It was a disorienting First Friday weekend, what with Henry Rayburn’s memorial, and Blue Star Contemporary Arts Complex changing its hours, and the crazy wind, then the first rain in what seems like years — all on top of watching a guy circle Sala Diaz while lying tummy-down on a wheeled mirror. Maybe it was all just coincidental, but the constant juxtaposition of work of a moment vs. the stirrings of the eternal has me all existential and whatnot.

So. Let’s start with Friday night proper, wherein I checked out the latest installment of John Mata’s occupation of Sala Diaz `see Mark Jones’s “SALA DIAZ IS OPEN: the ‘hegemony of cycloptic mountains’ department,” January 28`. I wasn’t familiar with Randy Wallace, the man giving the night’s performance, which was entitled “Existence Is Fertile:Losing Millennium,” though folks had sort of warned me about him. That he does things like lie on some ice for as long as he can. I was also given to understand he could be wearing pantyhose on his head, that sort of thing. So as I trooped into Jesse Garcia’s 180 Grams space, I felt wary and a little hyper-vigilant. I made chitchat with friends, perused Jesse’s records … then a giddy murmur rumbled through the crowd.

“Oooh, here he comes.”

A man locomotored through, painfully, with, sure as shit, pantyhose over his face. He pushed himself along just above floor level, on a sort of improvised low gurney made

of a mirrored surface balanced on what must’ve been casters. It took him a while to get through the crowd, to navigate sharp corners. It was hard to get a good look at him, but the overall impression was one of grim determination and struggle. Several of the people I was with attempted to get a photo, but it wasn’t easy. Wallace’s apparent suffering, which seemed both abstract and somehow animal, reminded me of Lucky in Beckett’s Waiting for Godot; sure, it sounds fancypants, but in action Wallace’s efforts actually felt workmanlike and unpretentious.

“How long’s he been doin’ this?” I asked.

“Oh,” somebody said, “about two hours.”

Dang. Plus, if Wallace walked up to my desk right this minute and punched me in the face, I’d have no idea it was him. There’s a kind of purity in all that: hard work with no product, faceless vulnerability, committing to that kind of time.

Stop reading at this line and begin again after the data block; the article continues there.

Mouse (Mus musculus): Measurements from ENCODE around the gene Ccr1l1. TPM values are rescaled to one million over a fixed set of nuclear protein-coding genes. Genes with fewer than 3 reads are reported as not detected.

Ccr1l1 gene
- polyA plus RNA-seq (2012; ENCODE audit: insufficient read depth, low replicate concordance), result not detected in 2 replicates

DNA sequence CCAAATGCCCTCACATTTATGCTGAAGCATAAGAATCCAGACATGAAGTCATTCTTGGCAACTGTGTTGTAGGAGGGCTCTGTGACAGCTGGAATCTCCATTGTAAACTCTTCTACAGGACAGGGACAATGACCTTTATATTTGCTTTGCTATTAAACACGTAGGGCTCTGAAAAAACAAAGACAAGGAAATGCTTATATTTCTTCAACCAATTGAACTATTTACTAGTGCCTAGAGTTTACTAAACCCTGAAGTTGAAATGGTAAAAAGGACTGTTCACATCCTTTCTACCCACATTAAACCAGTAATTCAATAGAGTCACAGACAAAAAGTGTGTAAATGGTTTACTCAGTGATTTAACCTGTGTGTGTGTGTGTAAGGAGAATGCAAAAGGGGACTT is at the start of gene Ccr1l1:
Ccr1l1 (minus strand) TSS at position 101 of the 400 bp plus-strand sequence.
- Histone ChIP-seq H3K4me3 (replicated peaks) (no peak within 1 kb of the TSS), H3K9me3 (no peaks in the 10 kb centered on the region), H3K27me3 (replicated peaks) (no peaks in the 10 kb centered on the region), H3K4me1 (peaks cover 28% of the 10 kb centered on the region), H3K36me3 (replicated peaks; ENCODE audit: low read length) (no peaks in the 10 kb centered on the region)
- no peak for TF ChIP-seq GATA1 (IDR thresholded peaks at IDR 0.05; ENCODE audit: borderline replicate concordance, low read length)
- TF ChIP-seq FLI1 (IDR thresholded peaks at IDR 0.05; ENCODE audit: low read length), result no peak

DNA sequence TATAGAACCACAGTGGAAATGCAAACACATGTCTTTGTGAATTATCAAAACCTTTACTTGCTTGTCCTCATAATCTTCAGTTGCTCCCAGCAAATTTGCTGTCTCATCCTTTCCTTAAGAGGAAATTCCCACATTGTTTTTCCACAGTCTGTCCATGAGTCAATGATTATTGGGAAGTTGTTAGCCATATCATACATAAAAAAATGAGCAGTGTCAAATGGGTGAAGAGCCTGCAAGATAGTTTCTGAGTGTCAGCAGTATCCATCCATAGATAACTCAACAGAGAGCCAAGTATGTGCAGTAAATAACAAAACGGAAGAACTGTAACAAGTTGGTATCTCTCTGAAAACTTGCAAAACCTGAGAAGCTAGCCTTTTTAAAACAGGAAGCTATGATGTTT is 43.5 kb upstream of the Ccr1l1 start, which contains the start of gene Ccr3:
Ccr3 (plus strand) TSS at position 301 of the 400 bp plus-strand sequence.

Saturday night’s memorial service for Henry Rayburn `see “Rayburn of Light,” February 4` at Say Sí included wonderful speeches — I don’t think I’ll ever forget his Cedar Street neighbor, who lost her house in a fire, express her amazement and gratitude for Henry’s helpfulness in the face of her crisis — as well as a beautifully arranged ofrenda of Rayburn’s art and of objects that recalled him, including a Scrabble board upon which guests had spelled out loving words. The ofrenda and the speeches served a reminder that art is fueled, at least in part, by human hope that our work will not only outlive our bodies, but carry some speck of our essential selves into the future. We all know, of course, that life is transitory. But this is never easy to reckon with, so we constantly forget. What may also be true, though, is that we’re puppets that some eternal Ideas use, like a mirror on casters, to get themselves around.

On Sunday, I was shocked to find Blue Star (the Center for Contemporary Art) closed. New hours, just implemented: closed on Sunday (so is Joan Grona and the brewpub), but open on Thursdays till 8, so peeps with day jobs can make a nice evening of it. This is all right, I guess. But I had witlessly avoided the First Friday chaos there, thinking I’d see McKay Otto’s ever self ever on Sunday, when I could focus, as is my wont. No dice, though. I stopped in over at San Angel Folk Art, where I had a nice long chat with Leigh Anne Lester about hard times, artmaking, and the Valentine’s Day themed show there, which offers amazing work from outsider and folk-artist favorites such as Reverend Seymour Perkins, Jeri Moe, and truly romantic small works by Demetrio Garcia Aguilar, son of the great folk sculptor Josefina Aguilar.

I did end up getting to see McKay Otto, though. Otto’s exhibition of eight geometric abstract layered paintings of acrylic and graphite on wood and nylon employs all sorts of trickery, which is not necessarily a bad thing. For example: at intervals, the overhead lights in the gallery turn off, revealing each painting to have a dual personality; the graphite shadows stand out against glow-in the dark auras, and the bands of hand-applied dots appear graphic rather than a kind of aboriginal, animal-print pointillist. Otto uses a soft, almost feminine palette, which is turned upside-down with the lights off.

The posted artist statement claims that Otto has “aimed to free painting from the two dimensional to become trans-dimensional.” And the titles, such as “ever thyself ever,” “ever what is ever,” and “ever essence ever,” do certainly declare their intended independence from linear time, or their enmeshment in it. “Ever,” maybe, as a place. Along one wall, an enormous painting-installation on four panels, entitled “ever it ever,” hangs 8-by-16 feet and messed with me in a gentle way for a long time. McKay has painted interconnecting forms on who knows how many layers of stretched white nylon. The very top is skeined with elegant and nubile, whitish, circular and ovoid forms. Under these, and in some cases outlined by them, pools of soft color glow. And seemingly under that, stands a sort of armature of line drawings, like the connect-the-dots lines in an illustration of the constellations. But this imaging, like several other effects, is strongest in peripheral vision, inexplicably; look closer, and you actually don’t see it. Whew. •


McKay Otto: ever self ever
Until March 15
Blue Star Contemporary Art Center
Artist gallery talk March 5

San Angel Folk Art



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